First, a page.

Sensing that something was vexing her, he braced himself for an argument while attempting to act casual. He came up behind her and kissed her gently on top of her head where her hair parted; this gesture annoyed her beyond words.
How dare he!
Angrily, Anna removed his hands and got off her stool, wheeling around to face him with an angry scowl.
“Why couldn't you have stayed home with us just this once?” she accused. “I tried to make it a nice Thanksgiving for the boys, but how nice could it be without their father here to celebrate with them? The restaurant didn't need you tonight, but they did. You've got your priorities all mixed up!”
“You know I always work on Thanksgiving. It's not my holiday so why shouldn't I be at the restaurant?” Wu defended himself. “I’m not the only one who isn’t celebrating. The restaurant was busy tonight.”
“Because your sons don't share your feelings, that's why. They were born here, and they know all about the Pilgrims and the Indians and the first Thanksgiving. Their teachers taught them that our people are just like the Pilgrims who crossed the ocean and came here to make a new life for themselves. Tonight I fixed turkey and mashed potatoes and cranberry sauce and . . . oh what's the use!”
Anna flung her brush down and stalked off toward the bathroom to have a good cry, but Wu came after her and held her at arm’s length.
“I had no idea how strongly you felt about this. Why didn't you tell me before?”
“Do I have to spell out everything for you? You knew I was preparing Thanksgiving dinner and the boys brought home those cute turkeys they made at school from pine cones. You could have scheduled someone else to run things tonight, or better yet, you could have stayed home all day with us.”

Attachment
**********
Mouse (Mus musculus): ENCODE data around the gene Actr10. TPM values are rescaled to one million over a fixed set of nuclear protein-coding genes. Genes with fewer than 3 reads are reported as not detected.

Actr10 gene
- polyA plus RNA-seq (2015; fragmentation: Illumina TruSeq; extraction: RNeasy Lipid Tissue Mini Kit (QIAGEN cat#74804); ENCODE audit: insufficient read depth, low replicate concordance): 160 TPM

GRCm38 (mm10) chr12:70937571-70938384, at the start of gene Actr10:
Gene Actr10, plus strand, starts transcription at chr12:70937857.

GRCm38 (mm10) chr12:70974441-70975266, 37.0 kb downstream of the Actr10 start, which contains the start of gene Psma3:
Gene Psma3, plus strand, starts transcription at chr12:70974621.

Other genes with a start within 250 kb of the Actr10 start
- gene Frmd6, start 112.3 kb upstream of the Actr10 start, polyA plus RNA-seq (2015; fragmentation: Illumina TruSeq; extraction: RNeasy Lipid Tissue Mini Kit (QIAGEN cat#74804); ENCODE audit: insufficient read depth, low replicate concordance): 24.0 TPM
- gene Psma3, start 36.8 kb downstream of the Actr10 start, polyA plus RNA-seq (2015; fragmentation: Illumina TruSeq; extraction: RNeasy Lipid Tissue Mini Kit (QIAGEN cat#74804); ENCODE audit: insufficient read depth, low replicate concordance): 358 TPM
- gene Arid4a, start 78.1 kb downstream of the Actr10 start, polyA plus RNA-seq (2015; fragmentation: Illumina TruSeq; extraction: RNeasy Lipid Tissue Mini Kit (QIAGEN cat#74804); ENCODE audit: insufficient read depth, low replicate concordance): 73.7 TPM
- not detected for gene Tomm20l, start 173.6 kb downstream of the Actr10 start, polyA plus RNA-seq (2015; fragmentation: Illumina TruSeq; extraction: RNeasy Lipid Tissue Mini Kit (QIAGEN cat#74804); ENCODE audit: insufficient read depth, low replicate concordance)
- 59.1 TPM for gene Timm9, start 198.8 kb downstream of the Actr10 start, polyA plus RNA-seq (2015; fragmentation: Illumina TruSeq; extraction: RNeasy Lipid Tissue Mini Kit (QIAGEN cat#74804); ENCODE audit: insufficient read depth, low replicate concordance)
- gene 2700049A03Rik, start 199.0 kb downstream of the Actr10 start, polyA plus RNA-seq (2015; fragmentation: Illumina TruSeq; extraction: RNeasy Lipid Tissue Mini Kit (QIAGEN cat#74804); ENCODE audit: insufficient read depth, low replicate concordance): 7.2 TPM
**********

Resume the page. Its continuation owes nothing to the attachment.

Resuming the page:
“You know I can’t do that.”
“See what I mean?”

Michael and Wu’s lives parallel, but from opposite directions. Michael never commits to anyone he dates. When Susan whispers in his ear “don't screw this up” she suspects he will do the same thing with Jennie.  He has no desire to get married and has always been candid about that. In contrast, Wu is married and has a loving family, yet he’s letting work interfere with his relationship with his wife and sons. He doesn't appreciate what he has and takes them for granted.

Will Michael and Wu change? Both are driven to succeed, but at what price? Purchase "Good Fortune" and find out what happens. For the past few weeks it has been in the top 100 on Amazon in the genre of Visionary Fiction. If your library doesn't have it let them know it's in other libraries and can be ordered from the catalog.

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Leslie Bratspis